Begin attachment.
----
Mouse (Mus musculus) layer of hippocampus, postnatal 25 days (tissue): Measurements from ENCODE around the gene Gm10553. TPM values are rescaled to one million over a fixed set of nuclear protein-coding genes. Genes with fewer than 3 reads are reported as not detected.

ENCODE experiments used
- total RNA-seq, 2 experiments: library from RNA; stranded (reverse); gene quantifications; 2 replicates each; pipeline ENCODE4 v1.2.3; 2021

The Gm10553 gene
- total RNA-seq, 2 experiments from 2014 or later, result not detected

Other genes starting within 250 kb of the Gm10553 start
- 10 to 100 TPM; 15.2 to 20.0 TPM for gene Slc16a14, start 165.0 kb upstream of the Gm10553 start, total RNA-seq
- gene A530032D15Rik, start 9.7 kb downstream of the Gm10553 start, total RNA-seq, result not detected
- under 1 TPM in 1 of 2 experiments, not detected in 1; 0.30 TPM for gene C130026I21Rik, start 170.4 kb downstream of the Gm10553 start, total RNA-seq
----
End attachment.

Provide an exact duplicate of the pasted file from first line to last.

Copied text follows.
Mouse (Mus musculus) layer of hippocampus, postnatal 25 days (tissue): Measurements from ENCODE around the gene Gm10553. TPM values are rescaled to one million over a fixed set of nuclear protein-coding genes. Genes with fewer than 3 reads are reported as not detected.

ENCODE experiments used
- total RNA-seq, 2 experiments: library from RNA; stranded (reverse); gene quantifications; 2 replicates each; pipeline ENCODE4 v1.2.3; 2021

The Gm10553 gene
- total RNA-seq, 2 experiments from 2014 or later, result not detected

Other genes starting within 250 kb of the Gm10553 start
- 10 to 100 TPM; 15.2 to 20.0 TPM for gene Slc16a14, start 165.0 kb upstream of the Gm10553 start, total RNA-seq
- gene A530032D15Rik, start 9.7 kb downstream of the Gm10553 start, total RNA-seq, result not detected
- under 1 TPM in 1 of 2 experiments, not detected in 1; 0.30 TPM for gene C130026I21Rik, start 170.4 kb downstream of the Gm10553 start, total RNA-seq